"the insatiable acquisitive urge based on a purely temporal view of life, which has led to an appalling degeneration of all moral standards ... " [21]

Under this system "a minority of drones" collected steadily increasing amounts of interest from working stiffs. Feder, an engineer who specialized in concrete construction, drew a distinction between "rapacious capital" that swindled Germany's masses and "productive capital," which created goods and jobs. He identified the former with Jewish financiers and the latter with native German industrialists. Every year workers slaved to raise 12 million dollars just to pay off interest charged by bankers. As a consequence of compounding the amount multiplied geometrically each year. To end this massive rip-off Feder proposed the abolition of loan capital — even though modern finance had funded Wilhelmine Germany's "economic miracle." Eckart dramatized Feder's economical theories for the readers of Auf Gut Deutsch:

"The greatest curse is omitted from all interpretations of Germany's crisis, namely loan capital, (which) earns money without work, by virtue of interest. I repeat: without budging a finger the capitalist increases his fortune at the expense of society." [22]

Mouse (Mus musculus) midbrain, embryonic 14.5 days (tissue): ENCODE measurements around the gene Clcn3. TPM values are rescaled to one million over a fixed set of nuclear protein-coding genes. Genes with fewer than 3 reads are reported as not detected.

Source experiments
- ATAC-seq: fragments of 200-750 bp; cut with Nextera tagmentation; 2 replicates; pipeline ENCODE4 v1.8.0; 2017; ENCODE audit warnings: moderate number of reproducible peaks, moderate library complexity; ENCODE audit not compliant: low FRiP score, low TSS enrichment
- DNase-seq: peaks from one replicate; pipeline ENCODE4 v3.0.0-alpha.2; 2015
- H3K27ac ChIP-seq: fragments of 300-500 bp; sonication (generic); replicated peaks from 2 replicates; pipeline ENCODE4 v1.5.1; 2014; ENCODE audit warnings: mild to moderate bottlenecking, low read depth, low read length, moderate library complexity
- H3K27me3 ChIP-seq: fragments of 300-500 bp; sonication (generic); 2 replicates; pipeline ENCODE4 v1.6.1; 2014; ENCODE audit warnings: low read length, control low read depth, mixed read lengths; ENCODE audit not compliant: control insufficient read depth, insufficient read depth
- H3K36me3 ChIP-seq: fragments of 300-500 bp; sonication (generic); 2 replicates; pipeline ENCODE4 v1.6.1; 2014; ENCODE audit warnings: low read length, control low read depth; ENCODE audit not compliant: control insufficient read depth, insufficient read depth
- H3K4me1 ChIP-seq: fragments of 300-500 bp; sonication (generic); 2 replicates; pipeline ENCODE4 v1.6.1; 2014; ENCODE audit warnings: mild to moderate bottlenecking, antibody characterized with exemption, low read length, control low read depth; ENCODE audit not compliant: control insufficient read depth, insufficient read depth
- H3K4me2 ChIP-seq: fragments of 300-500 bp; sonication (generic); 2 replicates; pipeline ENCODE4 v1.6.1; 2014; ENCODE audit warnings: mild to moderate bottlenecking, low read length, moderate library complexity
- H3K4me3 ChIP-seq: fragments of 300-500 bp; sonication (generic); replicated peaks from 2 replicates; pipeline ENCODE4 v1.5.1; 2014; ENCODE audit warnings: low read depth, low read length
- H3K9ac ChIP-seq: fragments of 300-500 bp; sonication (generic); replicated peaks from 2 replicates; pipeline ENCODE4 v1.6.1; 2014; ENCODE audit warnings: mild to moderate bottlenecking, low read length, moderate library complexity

Eckart did not really want to outlaw interest. Such imbecility would arrest growth, and benefit France, England, and other competing nations. His compromise solution called for a state-controlled bank. Somehow he thought that government bureaucrats would do a better job than professional bankers, a delusion which betrayed his naivete in business matters.

In Auf Gut Deutsch Eckart repeatedly lashed out against usurers.

"The tormentor of the German people is international finance, a financial militarism. On God's earth there is no more cold-blooded criminality than (that) which hide(s) behind the invisible empire of global economics. With a complete lack of scruples which defies description ... the furtive Princes of Gold mix their pernicious brew, which makes mankind not only serve them, but crazy and blind enough to mistake evil for good and good for evil ... The Great Hunchback, a Hydra sucking up millions of our people's savings through his many banks and fattening himself with ever-increasing influence. Go ahead and put your last dime down, what kind of interest do you get for it? A trifle! The Great Hunchback, however, bears fruit a hundredfold. Shut him out, bring the state to your side, and you will have a double benefit: you'll yield a better interest on your money, and the state, being better served, can therefore pay debts and relieve you of your burdens." [23]

According to Eckart, speculators fomented World War I behind the scenes. Native German manufacturers should not be blamed, only members of the "Gold International."

"They play one people off against another, cheating both. For these drones German ... people are just objects of speculation! Not by the presumption of the military were we betrayed, but above all by usury, again by usury, and a third time through usury did we lose our power ... What? Did we die for the benefit of loan sharks? (The) uncrowned kings of the stock exchange are the international enemies of peace and law ... who sowed a storm to salvage the jetsam beached between corpses." [24]